Omnichannel retailers must also devise a clear and consistently applied pricing and promotions strategy. This can prove to be a significant challenge, for while on one hand, the omnichannel retailer needs to deploy its strategy across channels, at the same time it also needs to ensure that its pricing and promotions take into account those of its competitors specifically and of the broader pricing and promotions environments regionally.
Customer Engagement/Experience (Including Marketing and Analytics)
The addition of analytics gives omnichannel retailers a level of detail around the ways in which consumers engage with them—and the extent to which they do so—that is unprecedented. But in order to maximize customer engagement, whether it be through interactive store displays or personalized savings offers, a platform-specific approach powered by platform-specific expertise is necessary; one size does not, in an omnichannel world, fit all. And tracking customer engagement requires a customer relationship management system that is designed to capture customer data across every touchpoint, from a retailer’s POS system to its Facebook page. In order to offer their customers a truly seamless experience, regardless of how, where, when or why they interact with them, retailers must have a single view of each of their customers that takes into account each and every interaction.
Finance (Incentives, Metrics and Financial Reporting Internally)
An omnichannel retailer has to go from rating, reviewing and incentivizing sales associates based only on the results in their channels to adopting a shared model, one that aligns performance metrics across the organization. Doing so encourages and rewards joint planning, better collaboration and a higher degree of awareness around the impact that one channel’s decisions will have on another. Moreover, it will impact the way the organization designs its internal financial reports, which also must be adjusted to reflect an omnichannel view.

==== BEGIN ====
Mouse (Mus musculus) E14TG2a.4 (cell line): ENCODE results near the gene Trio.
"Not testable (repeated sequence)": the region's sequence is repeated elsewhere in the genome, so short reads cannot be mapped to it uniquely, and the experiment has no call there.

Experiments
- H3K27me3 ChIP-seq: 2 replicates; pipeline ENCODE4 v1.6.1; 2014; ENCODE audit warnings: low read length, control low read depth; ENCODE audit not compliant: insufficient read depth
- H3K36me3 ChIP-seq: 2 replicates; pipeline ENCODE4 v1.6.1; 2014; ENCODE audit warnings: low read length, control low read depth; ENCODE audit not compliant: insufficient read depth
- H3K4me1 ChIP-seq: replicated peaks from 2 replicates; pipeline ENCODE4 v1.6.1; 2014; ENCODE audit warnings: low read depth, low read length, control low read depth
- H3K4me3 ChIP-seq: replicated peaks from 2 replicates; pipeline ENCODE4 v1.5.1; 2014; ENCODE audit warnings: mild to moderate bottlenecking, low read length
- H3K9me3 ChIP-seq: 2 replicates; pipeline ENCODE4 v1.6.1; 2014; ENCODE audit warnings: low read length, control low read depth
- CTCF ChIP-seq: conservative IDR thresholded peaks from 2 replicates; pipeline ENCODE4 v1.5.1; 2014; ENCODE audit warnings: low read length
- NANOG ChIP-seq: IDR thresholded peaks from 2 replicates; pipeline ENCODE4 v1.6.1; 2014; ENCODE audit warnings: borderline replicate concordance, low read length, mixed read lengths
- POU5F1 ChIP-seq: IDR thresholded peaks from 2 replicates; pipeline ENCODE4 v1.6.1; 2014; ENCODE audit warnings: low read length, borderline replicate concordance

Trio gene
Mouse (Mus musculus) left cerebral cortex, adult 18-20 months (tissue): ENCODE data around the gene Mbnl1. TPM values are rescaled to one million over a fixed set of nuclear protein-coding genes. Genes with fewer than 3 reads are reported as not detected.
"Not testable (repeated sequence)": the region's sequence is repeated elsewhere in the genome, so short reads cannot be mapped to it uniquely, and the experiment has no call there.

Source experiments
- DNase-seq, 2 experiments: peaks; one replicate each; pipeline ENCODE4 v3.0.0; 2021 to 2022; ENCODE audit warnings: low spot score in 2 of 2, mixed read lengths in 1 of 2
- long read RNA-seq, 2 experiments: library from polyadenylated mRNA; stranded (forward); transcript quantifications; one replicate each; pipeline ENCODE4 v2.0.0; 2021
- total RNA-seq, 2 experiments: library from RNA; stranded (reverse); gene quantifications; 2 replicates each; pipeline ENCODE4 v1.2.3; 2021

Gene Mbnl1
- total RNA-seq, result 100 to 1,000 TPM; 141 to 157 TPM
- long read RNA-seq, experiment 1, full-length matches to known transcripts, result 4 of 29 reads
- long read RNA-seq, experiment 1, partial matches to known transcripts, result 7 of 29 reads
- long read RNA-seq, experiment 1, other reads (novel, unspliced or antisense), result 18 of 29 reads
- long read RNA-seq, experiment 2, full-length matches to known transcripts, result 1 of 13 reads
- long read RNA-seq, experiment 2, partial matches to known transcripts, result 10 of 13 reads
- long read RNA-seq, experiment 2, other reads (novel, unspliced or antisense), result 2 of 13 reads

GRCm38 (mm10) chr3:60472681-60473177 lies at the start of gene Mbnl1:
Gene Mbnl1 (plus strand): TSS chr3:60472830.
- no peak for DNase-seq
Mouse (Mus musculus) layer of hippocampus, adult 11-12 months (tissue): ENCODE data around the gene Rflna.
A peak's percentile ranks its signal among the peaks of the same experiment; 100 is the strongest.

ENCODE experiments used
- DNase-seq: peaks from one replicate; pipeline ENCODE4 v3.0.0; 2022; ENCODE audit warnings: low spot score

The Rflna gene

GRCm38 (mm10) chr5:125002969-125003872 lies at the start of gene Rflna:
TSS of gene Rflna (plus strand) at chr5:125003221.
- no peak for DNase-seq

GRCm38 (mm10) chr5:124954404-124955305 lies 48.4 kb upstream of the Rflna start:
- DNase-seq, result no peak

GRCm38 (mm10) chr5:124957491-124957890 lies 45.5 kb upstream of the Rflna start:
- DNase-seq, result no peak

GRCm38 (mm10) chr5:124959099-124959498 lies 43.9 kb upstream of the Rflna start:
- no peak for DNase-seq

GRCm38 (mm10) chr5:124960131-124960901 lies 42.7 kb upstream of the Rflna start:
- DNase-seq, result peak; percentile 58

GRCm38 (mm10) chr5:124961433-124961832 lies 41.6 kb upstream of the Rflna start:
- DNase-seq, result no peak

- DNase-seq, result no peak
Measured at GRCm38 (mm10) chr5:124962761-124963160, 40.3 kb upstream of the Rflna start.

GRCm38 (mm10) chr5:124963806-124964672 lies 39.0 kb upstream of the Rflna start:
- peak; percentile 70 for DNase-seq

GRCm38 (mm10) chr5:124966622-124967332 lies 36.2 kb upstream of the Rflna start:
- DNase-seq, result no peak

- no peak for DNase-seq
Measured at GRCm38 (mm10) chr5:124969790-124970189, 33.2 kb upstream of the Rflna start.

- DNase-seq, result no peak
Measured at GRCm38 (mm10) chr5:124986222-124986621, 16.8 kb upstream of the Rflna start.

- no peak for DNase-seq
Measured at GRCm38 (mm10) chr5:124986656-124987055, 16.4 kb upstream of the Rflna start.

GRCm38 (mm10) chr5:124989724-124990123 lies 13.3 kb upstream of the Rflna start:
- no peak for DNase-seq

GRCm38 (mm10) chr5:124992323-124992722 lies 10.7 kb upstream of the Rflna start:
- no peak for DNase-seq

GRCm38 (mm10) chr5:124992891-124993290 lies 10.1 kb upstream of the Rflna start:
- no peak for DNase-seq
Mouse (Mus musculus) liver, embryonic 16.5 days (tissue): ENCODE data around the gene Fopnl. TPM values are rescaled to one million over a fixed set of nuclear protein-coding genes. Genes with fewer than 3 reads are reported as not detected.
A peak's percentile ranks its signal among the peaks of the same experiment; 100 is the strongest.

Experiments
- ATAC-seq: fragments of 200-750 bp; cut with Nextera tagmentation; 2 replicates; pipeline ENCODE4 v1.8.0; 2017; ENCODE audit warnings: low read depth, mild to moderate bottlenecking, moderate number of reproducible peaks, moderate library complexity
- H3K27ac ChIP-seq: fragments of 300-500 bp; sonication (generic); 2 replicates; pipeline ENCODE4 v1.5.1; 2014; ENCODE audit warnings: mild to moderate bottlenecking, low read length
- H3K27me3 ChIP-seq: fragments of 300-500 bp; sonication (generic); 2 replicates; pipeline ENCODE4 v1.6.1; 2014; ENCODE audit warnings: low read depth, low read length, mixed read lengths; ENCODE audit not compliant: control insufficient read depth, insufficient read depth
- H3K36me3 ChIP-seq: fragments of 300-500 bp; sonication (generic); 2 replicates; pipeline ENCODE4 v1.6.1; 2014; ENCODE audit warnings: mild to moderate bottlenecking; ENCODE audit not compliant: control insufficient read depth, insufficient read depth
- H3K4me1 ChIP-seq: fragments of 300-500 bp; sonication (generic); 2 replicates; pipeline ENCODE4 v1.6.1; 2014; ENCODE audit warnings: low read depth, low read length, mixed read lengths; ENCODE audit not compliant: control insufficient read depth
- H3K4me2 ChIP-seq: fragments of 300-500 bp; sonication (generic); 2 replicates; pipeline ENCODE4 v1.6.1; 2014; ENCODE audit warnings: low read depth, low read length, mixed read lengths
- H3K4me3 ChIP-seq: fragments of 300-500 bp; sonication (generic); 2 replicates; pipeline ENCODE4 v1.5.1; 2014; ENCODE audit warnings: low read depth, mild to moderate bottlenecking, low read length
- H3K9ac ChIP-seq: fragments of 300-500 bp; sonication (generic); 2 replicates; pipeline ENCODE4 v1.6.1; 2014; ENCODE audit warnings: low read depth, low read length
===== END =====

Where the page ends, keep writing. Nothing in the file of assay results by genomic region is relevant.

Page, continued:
The HR department has to be an expansive group, as it needs to hire for an omnichannel view of the organization while at the same time bringing on people with individual channel expertise. And the higher the position level, the broader the omnichannel view needs to be. Conversely, the closer someone is to the ground, the more their expertise should be specific to the channel in which they operate. HR also plays a critical role in the creation of key performance indicators that align across channels. But probably the most important function of HR in operationalizing omnichannel is its support and facilitation of the extensive change management involved.
Roadmap for an Omnichannel Transformation
The expectation on the part of consumers that their interactions with retailers will be seamless regardless of the channel has become standard in recent years. For retailers, then, the question of operationalizing omnichannel is no longer if, but when, and in what order.
Retailers will position themselves for omnichannel success by first making clear the importance of their omnichannel strategy, to both their employees and their customers, and by empowering their staff to deliver on the promise of omnichannel with an IT infrastructure and individual tech tools designed to offer an omnichannel view. The third functional area that must be adjusted is the supply chain: Omnichannel fundamentally rewrites the rules of fulfillment to support a model of anytime, anywhere, and a retailer’s logistics must change to support it.
Once these three core functional areas have been operationalized for omnichannel, a retailer can begin to implement changes to the rest of the organization and, in the process, position itself for success in the 21st century. Because for 21st-century consumers, omnichannel isn’t simply an aspect of retail or even a type of retail—omnichannel is retail.
14 July 2014